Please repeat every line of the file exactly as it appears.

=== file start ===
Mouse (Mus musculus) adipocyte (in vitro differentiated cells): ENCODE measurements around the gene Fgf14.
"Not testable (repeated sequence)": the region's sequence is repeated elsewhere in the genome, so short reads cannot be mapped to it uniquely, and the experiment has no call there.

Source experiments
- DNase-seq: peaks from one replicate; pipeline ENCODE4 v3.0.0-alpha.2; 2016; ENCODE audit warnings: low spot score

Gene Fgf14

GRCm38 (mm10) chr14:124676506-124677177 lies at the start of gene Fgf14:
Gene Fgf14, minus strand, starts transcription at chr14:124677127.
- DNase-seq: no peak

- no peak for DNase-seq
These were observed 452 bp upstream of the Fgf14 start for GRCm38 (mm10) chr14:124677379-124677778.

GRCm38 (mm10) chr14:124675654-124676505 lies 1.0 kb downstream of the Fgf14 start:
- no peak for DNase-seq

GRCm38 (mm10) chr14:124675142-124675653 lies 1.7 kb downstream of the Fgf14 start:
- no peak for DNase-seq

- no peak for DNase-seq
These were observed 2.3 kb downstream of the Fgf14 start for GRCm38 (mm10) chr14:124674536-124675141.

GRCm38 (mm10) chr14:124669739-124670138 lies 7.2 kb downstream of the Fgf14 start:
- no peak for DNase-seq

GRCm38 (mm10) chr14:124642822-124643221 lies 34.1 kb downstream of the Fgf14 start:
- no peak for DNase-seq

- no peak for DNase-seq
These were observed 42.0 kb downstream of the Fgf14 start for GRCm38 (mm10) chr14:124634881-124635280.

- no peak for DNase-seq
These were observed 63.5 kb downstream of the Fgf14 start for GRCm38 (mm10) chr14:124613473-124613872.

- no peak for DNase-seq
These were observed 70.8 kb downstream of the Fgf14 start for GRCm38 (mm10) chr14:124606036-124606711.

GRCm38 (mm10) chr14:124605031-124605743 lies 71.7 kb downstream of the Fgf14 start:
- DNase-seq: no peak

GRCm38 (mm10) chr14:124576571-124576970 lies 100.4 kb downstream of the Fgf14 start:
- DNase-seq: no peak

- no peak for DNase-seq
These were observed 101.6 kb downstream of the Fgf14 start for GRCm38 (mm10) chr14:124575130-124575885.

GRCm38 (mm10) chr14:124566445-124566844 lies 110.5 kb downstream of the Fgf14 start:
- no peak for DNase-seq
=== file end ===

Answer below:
Mouse (Mus musculus) adipocyte (in vitro differentiated cells): ENCODE measurements around the gene Fgf14.
"Not testable (repeated sequence)": the region's sequence is repeated elsewhere in the genome, so short reads cannot be mapped to it uniquely, and the experiment has no call there.

Source experiments
- DNase-seq: peaks from one replicate; pipeline ENCODE4 v3.0.0-alpha.2; 2016; ENCODE audit warnings: low spot score

Gene Fgf14

GRCm38 (mm10) chr14:124676506-124677177 lies at the start of gene Fgf14:
Gene Fgf14, minus strand, starts transcription at chr14:124677127.
- DNase-seq: no peak

- no peak for DNase-seq
These were observed 452 bp upstream of the Fgf14 start for GRCm38 (mm10) chr14:124677379-124677778.

GRCm38 (mm10) chr14:124675654-124676505 lies 1.0 kb downstream of the Fgf14 start:
- no peak for DNase-seq

GRCm38 (mm10) chr14:124675142-124675653 lies 1.7 kb downstream of the Fgf14 start:
- no peak for DNase-seq

- no peak for DNase-seq
These were observed 2.3 kb downstream of the Fgf14 start for GRCm38 (mm10) chr14:124674536-124675141.

GRCm38 (mm10) chr14:124669739-124670138 lies 7.2 kb downstream of the Fgf14 start:
- no peak for DNase-seq

GRCm38 (mm10) chr14:124642822-124643221 lies 34.1 kb downstream of the Fgf14 start:
- no peak for DNase-seq

- no peak for DNase-seq
These were observed 42.0 kb downstream of the Fgf14 start for GRCm38 (mm10) chr14:124634881-124635280.

- no peak for DNase-seq
These were observed 63.5 kb downstream of the Fgf14 start for GRCm38 (mm10) chr14:124613473-124613872.

- no peak for DNase-seq
These were observed 70.8 kb downstream of the Fgf14 start for GRCm38 (mm10) chr14:124606036-124606711.

GRCm38 (mm10) chr14:124605031-124605743 lies 71.7 kb downstream of the Fgf14 start:
- DNase-seq: no peak

GRCm38 (mm10) chr14:124576571-124576970 lies 100.4 kb downstream of the Fgf14 start:
- DNase-seq: no peak

- no peak for DNase-seq
These were observed 101.6 kb downstream of the Fgf14 start for GRCm38 (mm10) chr14:124575130-124575885.

GRCm38 (mm10) chr14:124566445-124566844 lies 110.5 kb downstream of the Fgf14 start:
- no peak for DNase-seq